A relentless snow is falling in turn-of-the-century New York City. Two young street urchins crouch on the steps of an elegant house, wrap their rags tight against the cold, and comfort each other by sharing their dreams. Because they cling to the illusion that life will soon get better, they survive.
Explains Nashville Children’s Theatre artistic director Scot Copeland, this scene is about truth. But it’s also about magic. “There’s magic going on all around us, it just kinda looks like everyday life,” he says. “We’re so used to miracles that we stop taking the time to be in awe of them. But it’s still magic.”
Ordinary magic provides the framework for Laurie Brooks Gollobin’s new play, The Match Girl’s Gift: A Christmas Story, which runs through Dec. 16 at the NCT mainstage theater at 724 Second Ave. S. Because all the shows for the Weekend Family Series have already sold out, NCT has added an additional Saturday matinee on Dec. 12 at 2:30 p.m. The show stars Misty Lewis as Lizzie, the little match girl; Brandon Boyd as her friend Pitch; Rona Carter as Lizzie’s grandmother; and Harrison Williams, Teddy Giles, and Evelyn Blythe as the family residing in the grand house.
Rather than adapting Hans Christian Andersen’s classic story, Gollobin chose to write a theatrical variation inspired by the original. Her motivation was simpleshe didn’t want the little match girl to die. “I guess it’s a political thing. I wanted her to save herself,” says the New York-based playwright. In the original story, the pathetic orphan escapes from the bitter winds into a fantasy world where she is warm and happy. With each return to reality, she grows colder and colder and eventually freezes to death.
In Gollobin’s version, however, Lizzie is joined by her friend, Pitch, a ragamuffin “climbing boy” who earns a living by cleaning out chimneys. Huddled together with Pitch, the little match girl shares her fantasies of entering the grand home and living with the family there. When the glorious visions pass, however, she grows exhausted and defeated. “I’m done with dreamin’,” she tells Pitch.
“If you won’t dream, then I can’t,” Pitch answers. So they both struggle on, having opened the gift of hope.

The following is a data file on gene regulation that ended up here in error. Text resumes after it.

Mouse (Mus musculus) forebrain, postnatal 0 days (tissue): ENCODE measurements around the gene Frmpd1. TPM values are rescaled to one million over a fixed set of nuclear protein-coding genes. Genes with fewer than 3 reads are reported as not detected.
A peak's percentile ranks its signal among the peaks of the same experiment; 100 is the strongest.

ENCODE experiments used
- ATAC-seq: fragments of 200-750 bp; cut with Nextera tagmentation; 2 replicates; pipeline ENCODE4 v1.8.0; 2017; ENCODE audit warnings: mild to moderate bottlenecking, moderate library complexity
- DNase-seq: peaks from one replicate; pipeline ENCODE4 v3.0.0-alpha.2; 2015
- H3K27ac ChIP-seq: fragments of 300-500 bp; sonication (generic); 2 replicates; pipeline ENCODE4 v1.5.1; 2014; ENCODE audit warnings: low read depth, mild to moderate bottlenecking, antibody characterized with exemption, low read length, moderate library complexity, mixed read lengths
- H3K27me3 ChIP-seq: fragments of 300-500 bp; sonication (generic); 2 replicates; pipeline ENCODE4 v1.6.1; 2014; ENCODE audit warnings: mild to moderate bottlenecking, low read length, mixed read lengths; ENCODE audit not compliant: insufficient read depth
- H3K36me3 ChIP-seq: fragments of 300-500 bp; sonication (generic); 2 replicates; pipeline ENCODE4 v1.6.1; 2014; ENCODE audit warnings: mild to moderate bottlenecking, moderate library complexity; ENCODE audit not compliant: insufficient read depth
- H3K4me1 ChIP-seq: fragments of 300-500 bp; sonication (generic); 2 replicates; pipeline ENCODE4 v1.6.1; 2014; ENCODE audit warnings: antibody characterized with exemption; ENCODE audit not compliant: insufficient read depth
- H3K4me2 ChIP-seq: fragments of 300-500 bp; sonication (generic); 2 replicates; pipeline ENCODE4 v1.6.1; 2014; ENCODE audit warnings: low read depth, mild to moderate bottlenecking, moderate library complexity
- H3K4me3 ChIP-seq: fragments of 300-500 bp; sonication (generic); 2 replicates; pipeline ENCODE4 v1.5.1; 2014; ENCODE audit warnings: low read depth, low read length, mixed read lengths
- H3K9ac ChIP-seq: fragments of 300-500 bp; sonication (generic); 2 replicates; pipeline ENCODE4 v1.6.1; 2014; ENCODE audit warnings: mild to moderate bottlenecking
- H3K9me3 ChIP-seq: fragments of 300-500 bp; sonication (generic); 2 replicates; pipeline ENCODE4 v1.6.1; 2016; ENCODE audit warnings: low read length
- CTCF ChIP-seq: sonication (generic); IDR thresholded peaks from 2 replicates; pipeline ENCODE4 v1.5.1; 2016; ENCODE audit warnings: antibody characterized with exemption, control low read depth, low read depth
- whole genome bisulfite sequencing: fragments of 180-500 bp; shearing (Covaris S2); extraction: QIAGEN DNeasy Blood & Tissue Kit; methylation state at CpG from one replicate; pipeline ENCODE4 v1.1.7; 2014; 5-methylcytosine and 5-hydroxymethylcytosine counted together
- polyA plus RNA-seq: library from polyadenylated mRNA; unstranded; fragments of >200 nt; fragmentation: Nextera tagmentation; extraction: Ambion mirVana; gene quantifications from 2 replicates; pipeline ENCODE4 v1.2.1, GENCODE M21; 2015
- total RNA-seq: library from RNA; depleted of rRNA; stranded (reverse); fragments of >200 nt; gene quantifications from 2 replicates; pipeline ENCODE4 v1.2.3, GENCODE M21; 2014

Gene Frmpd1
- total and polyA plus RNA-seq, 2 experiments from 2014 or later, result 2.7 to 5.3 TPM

In addition to exploring individual relationships, the play also poses questions about America’s greater social responsibilities. “You can see this as a turn-of-the-century melodrama, but the truth is, these two children, in absolute historical accuracy, are fighting for bare survival,” Copeland says. “They could die on the street that night. It was true of that time and place, and it’s true of our own. Christmas is the best time to look at the larger social picture. It’s the time to think about children who are on the street and hungry. Laurie and I felt strongly that we need to make a positive statement, because we want to be able, in metaphor, to say to kids, ‘you’re capable.’ ”
Through Lizzie’s fantasies, Gollobin unveils this social aspect of the story. Guided by a grandmother who comes to her as an angel, Lizzie has three chances to dream. In her imagination, she visits the family of the prosperous architect who lives inside the impenetrable grand house. The three family members are not cruel, but merely complacentoverwhelmed by the social ills that the impoverished children on their front steps signify. So, without rancor, they step over the orphans and seek their sheltered warmth.
“One of the things I like about this play is that Henry, the child of the house, is the one who first starts opening his eyes,” Copeland says. “There’s a sense from Henry that somehow they should be paying attention to [the freezing children outside], which leads to a struggle between a father who wants his adolescent son to accept responsibility, and a son who ultimately shows what accepting responsibility really is. And that’s a remarkable gift Henry gives to his father.”
Although Gollobin’s play removes much of the heartbreaking drama of Andersen’s original version, at the same time, The Match Girl’s Gift offers far more substance than many other holiday favorites. For instance, the musical Annie ends with Daddy Warbucks not only welcoming the little redhead and her dog into his mansion, but saving all the female orphans of New York. Instead, Gollobin ends her story with Pitch on the outside, envisioning himself growing up and sweeping the sidewalks of fine neighborhoods.
“The truth is that some kids are saved and some are not,” Gollobin says. “You don’t know what’s going to happen to Pitch in the end. But he’s pretty indomitable.”
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